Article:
It’s a near future, philosophical thriller about artificial intelligence. I began it some years ago, but became stuck half way through, and for a while I thought I wouldn’t finish it. But the novel came back, thank goodness, and now I’m really pleased with it.
It is 100% a standalone, but does act as a ‘volume 1′ to the ‘volume 2′ of Muezzinland…
In which various Gentlemen and Ladies of Society become involved in Fee Occurrences
In an alternate Teutonic land somewhere near an alternate Russia, inhabited by persons of gentility, some craftsmen, tradesmen and such, and by a dirty, uncouth underbelly of peasants and sundry unmentionables, Francis Skelbrooke – Lord of much that is not initially revealed – finds himself entangled in a plot hatched by various nonhuman characters. These latter persons are stock of dwarves, gnomes, and even the Fee (fairy) races, not least a Duchess with an indigo ape. There are also trolls, but they are concealed most cunningly.
Goblin Moon was first published some time ago, but has now been reissued in a smart new cover by the fledgling Tickety Boo Press. The novel received plaudits for its faux-Regency setting, excellent characterisation, and all-round bonhomie and readability.
I generally don’t read fantasy with magic and suchlike, so I approached this novel with slight trepidation, but it turned out to be a most enjoyable romp through various tangled plots, via pale young women with mysterious illnesses, feisty young women elsewhere, lads trying to better themselves, lords and ladies, and, at its heart, a dark plot to create a miniature homunculus carried through by a river worker (read – scavenger) and a book merchant (read – dabbler in dark magics). The characters are all lifelike, well drawn and attractive, with the not so attractive ones also drawn with skill. I sensed a distinct hint of Jack Vance in some of the magic and nonhuman races, and also in the black/white morality of the Fee races, exploited so well in the Lyonesse books; but this, of course, is no bad thing.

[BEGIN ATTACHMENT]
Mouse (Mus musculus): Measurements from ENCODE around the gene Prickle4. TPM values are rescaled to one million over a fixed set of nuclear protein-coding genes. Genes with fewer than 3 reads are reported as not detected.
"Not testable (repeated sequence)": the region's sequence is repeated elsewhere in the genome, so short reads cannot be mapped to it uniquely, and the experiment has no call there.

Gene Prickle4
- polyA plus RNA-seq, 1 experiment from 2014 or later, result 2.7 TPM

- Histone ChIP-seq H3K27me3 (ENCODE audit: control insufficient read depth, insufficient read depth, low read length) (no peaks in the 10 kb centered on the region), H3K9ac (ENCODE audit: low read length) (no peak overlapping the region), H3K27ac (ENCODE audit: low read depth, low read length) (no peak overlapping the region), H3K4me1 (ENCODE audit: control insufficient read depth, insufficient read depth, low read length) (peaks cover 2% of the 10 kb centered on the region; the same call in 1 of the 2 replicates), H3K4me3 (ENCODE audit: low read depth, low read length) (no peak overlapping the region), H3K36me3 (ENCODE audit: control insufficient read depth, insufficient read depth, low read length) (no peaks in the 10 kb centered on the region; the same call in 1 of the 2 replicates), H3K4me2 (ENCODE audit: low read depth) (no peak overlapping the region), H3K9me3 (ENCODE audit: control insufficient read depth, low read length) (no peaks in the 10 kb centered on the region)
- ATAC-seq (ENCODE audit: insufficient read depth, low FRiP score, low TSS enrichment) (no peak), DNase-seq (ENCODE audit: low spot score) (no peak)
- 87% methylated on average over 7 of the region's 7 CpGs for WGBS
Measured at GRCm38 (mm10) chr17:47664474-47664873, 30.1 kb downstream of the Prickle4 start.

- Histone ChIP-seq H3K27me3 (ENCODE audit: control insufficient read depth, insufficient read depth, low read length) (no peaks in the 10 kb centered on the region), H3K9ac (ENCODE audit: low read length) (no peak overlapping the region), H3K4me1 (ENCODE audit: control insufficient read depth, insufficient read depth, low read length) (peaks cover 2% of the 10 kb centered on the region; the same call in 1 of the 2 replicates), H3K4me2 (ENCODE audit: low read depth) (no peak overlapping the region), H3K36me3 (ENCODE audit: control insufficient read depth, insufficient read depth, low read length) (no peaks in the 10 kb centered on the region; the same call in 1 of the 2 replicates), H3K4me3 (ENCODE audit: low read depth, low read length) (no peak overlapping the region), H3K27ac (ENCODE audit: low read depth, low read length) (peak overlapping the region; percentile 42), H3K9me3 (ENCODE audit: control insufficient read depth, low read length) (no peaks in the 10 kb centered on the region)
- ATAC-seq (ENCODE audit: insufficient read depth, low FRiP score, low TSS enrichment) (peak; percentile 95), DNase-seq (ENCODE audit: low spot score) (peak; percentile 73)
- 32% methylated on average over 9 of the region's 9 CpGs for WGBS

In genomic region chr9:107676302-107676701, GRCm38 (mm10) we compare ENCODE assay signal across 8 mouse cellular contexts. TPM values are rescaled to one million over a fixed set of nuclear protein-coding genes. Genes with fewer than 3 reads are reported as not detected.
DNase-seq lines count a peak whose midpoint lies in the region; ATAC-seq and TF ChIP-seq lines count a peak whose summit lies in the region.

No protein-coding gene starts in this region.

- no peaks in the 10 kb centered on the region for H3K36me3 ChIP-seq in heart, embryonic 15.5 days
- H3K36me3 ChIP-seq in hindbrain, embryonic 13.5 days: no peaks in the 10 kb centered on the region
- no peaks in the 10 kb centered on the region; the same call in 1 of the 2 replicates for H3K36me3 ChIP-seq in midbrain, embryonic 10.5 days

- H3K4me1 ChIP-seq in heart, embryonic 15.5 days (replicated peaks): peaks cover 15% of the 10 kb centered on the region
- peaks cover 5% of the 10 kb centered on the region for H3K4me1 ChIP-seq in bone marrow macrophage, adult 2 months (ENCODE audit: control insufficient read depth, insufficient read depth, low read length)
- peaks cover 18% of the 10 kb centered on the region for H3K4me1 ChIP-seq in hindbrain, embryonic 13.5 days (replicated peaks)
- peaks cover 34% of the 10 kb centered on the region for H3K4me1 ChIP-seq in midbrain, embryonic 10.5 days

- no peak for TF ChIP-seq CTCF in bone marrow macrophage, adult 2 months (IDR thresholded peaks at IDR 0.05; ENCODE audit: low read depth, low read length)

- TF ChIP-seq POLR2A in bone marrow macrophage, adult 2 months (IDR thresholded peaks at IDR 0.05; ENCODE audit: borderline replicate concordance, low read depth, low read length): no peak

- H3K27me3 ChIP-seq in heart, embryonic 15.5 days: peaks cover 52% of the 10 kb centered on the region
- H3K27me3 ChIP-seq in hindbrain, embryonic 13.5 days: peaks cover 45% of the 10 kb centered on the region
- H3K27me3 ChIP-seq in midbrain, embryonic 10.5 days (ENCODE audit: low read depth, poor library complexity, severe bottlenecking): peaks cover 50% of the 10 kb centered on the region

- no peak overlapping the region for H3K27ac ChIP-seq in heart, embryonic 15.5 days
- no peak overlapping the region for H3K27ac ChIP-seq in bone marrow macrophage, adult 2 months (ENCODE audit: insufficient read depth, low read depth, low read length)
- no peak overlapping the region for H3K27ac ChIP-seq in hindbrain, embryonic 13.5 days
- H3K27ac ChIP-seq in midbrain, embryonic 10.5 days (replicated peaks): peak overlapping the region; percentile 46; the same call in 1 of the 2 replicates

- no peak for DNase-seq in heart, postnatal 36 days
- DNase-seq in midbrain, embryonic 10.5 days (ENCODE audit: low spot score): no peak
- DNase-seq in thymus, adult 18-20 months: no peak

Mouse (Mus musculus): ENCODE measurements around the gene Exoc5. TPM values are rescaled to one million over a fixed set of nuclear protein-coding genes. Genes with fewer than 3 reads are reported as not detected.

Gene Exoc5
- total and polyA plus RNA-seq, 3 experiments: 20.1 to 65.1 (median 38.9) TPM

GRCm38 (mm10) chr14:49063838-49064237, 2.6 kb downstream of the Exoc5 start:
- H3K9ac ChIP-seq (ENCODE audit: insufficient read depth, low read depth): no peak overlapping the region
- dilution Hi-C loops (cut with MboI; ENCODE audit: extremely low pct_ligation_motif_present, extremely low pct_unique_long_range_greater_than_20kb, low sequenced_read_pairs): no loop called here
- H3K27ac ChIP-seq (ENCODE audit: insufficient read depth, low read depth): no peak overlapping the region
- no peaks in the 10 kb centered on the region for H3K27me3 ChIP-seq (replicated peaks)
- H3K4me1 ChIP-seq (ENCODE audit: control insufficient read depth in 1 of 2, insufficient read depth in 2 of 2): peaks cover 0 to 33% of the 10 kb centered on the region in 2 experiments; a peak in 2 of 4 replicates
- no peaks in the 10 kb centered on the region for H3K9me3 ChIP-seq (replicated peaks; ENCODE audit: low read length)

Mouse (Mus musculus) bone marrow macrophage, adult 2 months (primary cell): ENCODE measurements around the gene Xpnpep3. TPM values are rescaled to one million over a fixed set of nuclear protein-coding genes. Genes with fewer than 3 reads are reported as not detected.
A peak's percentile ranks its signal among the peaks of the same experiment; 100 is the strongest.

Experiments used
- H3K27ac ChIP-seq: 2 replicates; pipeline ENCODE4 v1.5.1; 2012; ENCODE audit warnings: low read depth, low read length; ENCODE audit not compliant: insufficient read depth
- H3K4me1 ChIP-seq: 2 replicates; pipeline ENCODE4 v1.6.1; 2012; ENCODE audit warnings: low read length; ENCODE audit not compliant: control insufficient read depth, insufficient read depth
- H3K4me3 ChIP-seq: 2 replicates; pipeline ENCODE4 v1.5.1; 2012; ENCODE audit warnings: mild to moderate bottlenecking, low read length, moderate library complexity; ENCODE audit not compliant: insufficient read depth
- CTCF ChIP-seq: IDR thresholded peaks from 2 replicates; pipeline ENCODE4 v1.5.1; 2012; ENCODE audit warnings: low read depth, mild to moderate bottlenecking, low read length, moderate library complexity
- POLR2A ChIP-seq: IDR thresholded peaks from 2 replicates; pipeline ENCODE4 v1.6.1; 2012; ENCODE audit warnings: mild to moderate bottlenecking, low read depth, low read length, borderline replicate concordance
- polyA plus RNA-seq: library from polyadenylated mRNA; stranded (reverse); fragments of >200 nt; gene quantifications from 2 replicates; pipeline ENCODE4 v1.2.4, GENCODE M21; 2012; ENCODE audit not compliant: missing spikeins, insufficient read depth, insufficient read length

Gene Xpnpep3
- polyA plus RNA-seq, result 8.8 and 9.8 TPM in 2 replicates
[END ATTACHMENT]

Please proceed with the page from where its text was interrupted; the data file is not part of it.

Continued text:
There is very little to say against the novel. Perhaps the ending was a little rushed, with Skelbrooke taken off scene temporarily, and the book was a little slow to start, but these are minor quibbles against a whole set of virtues. Fantasy fans who like a bit of medieval-style muck, moon, sass and spit in their milieu (think Terry Gilliam’s early films, especially Jabberwocky) will love this enjoyable read.
In 1726, British newspapers published accounts of one Mary Tofts, who gave birth to seventeen rabbits, three legs of a cat, and portions of the backbone of an eel. Nathaniel St. André, physician to the royal family, was sent to verify this story. He concluded that the rabbits were bred inside Mary’s Fallopian tubes. This seemingly miraculous event was explained by the wide-spread belief in “maternal impressions”— that any strong stimulus received by the mother during pregnancy might in some way mark the child, particularly the sight or fear of an animal. By the time the story was revealed as a hoax, several prominent doctors had been taken in.
Research can be tedious, but then sometimes you find resources that make you feel like you’ve walked into a candy shop, there’s such a delicious selection of details you can use to make your story more real— and more fantastical at the same time. The past is much stranger than any fantasy world and it was populated by people who viewed that world in ways that were sometimes, genuinely, stranger than anything the mind of a fantasy writer could create. And when you can get these delightful glimpses into the way they thought and the things they did, then you can just jump off from there and let your imagination fly where it will.
Let us take a brief trip around our metaphorical candy shop. In one glass case, for instance, we find the story of Robert Fludd, medical man and Hermetic philosopher, who early in the seventeenth century, while distilling blood, reportedly pulled from the vessel a screaming human head, complete with hair and all the requisite facial features.